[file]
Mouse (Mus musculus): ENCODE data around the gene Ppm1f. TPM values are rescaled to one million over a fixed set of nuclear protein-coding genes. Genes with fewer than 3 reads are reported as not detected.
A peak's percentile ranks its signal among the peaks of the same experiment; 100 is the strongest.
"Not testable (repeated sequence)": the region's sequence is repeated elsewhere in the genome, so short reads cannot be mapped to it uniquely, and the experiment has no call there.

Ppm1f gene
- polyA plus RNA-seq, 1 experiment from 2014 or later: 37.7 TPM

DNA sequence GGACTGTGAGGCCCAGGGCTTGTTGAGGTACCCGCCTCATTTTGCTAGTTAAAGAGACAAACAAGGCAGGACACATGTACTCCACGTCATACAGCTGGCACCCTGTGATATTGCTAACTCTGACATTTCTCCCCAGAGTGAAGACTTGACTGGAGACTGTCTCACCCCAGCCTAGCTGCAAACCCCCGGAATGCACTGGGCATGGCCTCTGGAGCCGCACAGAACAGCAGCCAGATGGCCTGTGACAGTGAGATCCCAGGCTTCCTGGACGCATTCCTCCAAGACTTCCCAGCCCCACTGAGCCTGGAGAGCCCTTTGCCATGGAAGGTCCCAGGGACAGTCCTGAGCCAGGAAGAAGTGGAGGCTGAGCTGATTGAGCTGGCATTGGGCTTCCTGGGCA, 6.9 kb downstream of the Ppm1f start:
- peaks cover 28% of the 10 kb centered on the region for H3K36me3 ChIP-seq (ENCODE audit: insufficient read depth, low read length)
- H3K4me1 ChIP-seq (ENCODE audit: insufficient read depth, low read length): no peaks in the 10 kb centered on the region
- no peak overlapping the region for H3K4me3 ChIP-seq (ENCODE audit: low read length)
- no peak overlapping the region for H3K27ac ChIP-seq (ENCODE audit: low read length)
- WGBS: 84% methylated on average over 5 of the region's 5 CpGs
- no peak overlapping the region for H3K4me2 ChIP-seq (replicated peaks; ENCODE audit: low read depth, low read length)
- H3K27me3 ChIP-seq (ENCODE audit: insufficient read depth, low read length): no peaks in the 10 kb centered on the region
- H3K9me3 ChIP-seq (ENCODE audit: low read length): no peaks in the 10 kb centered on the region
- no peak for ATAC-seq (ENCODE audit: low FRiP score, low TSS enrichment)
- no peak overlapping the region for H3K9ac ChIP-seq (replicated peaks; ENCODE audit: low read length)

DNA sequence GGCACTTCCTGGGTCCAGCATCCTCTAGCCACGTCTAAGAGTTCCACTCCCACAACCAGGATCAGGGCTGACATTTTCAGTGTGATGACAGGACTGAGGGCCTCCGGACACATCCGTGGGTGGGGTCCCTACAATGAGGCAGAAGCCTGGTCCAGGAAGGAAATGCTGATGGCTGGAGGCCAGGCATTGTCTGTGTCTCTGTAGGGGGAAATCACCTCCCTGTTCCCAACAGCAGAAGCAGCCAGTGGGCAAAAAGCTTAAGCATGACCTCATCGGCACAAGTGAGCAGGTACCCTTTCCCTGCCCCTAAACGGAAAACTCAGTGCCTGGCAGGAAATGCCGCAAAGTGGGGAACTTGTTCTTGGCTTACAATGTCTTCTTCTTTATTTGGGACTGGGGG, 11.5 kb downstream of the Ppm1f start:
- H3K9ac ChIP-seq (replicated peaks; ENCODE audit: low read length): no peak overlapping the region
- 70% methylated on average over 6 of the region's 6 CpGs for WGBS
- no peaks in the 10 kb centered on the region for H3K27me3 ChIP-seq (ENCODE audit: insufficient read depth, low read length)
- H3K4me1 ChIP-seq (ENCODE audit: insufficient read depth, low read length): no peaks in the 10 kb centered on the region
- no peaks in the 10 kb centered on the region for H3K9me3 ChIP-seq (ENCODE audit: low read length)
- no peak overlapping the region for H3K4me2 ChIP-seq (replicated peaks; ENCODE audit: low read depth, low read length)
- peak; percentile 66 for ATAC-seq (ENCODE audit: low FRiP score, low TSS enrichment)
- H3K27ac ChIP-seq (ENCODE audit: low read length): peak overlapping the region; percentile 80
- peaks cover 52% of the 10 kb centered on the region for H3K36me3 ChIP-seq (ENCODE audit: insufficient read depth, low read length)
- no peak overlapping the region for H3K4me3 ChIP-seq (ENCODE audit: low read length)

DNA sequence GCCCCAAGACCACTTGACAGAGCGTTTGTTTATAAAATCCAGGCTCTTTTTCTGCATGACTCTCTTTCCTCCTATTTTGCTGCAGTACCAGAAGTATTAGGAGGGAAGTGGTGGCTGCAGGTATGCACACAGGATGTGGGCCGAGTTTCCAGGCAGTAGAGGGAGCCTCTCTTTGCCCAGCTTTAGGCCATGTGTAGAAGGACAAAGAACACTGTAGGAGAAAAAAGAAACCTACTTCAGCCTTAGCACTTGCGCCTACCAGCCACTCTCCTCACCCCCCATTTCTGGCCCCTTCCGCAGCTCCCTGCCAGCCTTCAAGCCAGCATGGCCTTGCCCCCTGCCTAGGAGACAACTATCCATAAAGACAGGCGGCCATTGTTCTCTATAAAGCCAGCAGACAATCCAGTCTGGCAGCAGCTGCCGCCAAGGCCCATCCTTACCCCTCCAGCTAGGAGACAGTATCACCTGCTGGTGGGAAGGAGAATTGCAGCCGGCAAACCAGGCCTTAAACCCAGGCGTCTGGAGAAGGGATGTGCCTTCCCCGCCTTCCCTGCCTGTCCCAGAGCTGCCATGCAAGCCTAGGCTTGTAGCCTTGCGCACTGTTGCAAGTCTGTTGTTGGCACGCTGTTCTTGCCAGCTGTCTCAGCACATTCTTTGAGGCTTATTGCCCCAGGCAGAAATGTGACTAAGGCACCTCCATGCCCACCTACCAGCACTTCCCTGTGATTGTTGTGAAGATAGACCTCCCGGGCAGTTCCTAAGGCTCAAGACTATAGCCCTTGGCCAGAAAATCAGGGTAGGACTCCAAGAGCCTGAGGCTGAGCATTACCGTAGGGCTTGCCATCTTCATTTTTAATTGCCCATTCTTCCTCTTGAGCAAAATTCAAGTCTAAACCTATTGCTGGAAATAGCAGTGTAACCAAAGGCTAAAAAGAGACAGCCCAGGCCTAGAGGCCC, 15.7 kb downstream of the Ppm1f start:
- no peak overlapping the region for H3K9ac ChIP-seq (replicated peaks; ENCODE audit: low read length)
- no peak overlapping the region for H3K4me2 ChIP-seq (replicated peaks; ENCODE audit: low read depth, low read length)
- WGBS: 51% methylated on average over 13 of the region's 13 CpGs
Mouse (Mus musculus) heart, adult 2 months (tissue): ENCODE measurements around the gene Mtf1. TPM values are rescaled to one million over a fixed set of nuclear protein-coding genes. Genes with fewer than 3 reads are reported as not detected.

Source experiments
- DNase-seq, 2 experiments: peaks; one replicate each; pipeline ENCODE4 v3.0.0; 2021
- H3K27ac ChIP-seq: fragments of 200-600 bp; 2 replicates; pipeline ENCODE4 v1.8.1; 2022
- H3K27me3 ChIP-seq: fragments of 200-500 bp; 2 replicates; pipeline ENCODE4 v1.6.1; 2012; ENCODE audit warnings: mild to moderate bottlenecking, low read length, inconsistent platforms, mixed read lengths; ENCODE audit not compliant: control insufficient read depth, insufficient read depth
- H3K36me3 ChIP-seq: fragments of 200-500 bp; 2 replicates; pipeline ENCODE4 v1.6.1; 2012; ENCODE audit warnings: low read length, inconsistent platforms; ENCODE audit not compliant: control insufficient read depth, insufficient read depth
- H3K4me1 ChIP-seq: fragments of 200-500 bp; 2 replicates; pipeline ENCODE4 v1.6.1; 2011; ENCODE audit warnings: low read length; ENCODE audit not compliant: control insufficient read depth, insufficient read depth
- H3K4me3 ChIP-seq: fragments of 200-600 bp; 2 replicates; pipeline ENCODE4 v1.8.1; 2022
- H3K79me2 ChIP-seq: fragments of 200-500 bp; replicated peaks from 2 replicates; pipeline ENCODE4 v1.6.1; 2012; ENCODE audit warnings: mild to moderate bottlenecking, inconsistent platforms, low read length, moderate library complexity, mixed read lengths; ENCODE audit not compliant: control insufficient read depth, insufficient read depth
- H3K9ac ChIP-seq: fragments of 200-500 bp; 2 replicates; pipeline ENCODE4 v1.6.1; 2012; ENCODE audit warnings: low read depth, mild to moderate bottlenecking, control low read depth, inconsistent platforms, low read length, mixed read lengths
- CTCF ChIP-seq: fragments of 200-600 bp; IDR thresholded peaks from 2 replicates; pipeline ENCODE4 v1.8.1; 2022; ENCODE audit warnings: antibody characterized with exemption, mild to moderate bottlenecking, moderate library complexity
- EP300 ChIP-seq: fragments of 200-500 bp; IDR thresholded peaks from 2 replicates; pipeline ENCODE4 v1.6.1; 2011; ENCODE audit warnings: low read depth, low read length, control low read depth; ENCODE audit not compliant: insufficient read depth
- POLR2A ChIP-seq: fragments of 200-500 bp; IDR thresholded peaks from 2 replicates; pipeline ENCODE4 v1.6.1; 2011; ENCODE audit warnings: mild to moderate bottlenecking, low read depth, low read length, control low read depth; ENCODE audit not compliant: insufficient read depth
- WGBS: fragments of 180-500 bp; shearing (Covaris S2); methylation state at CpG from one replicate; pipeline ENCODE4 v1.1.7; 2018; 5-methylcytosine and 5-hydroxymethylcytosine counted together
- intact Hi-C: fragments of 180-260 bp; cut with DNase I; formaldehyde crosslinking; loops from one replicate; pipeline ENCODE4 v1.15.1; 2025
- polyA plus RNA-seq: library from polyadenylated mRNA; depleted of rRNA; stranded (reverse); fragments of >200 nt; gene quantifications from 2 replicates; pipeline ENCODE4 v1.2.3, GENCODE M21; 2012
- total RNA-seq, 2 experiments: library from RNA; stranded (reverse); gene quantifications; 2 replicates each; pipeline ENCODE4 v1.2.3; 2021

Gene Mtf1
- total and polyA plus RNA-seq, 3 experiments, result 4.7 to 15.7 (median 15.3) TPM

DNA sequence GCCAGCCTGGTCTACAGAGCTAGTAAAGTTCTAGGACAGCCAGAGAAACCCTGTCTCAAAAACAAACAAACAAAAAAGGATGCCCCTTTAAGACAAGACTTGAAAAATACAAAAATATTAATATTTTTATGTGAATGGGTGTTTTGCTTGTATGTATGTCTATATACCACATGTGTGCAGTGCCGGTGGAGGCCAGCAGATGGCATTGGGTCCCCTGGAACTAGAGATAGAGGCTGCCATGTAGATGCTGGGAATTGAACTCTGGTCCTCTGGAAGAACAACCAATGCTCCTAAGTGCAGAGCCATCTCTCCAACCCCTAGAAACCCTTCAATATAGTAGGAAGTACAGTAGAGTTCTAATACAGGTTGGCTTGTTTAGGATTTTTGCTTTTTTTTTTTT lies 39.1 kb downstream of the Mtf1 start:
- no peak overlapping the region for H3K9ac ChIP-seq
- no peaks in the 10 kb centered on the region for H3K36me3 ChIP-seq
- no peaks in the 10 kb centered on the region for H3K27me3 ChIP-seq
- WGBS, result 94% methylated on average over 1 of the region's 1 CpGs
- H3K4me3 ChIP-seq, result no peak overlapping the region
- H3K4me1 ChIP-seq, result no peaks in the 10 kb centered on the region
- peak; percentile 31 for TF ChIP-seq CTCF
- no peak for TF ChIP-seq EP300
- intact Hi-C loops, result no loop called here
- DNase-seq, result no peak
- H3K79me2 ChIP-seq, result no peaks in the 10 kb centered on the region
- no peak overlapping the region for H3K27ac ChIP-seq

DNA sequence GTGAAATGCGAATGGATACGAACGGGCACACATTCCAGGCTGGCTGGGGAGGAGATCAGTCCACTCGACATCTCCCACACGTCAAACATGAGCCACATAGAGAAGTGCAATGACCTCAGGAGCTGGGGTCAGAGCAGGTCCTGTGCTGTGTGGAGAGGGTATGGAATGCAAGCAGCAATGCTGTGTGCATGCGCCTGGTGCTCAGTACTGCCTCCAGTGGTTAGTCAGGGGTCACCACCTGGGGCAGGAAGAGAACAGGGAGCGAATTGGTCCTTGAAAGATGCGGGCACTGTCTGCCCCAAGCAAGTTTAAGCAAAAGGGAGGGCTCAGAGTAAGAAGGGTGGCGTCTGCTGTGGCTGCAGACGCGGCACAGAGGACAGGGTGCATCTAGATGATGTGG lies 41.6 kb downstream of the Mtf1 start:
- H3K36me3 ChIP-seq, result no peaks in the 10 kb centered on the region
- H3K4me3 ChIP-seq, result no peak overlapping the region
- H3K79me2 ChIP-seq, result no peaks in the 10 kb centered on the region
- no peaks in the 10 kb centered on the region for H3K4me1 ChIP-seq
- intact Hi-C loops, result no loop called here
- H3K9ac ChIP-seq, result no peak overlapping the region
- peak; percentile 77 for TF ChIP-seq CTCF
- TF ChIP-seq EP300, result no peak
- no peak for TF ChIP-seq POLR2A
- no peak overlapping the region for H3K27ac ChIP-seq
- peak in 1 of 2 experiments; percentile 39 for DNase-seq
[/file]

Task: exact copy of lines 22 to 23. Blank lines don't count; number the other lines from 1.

- no peaks in the 10 kb centered on the region for H3K9me3 ChIP-seq (ENCODE audit: low read length)
- no peak overlapping the region for H3K4me2 ChIP-seq (replicated peaks; ENCODE audit: low read depth, low read length)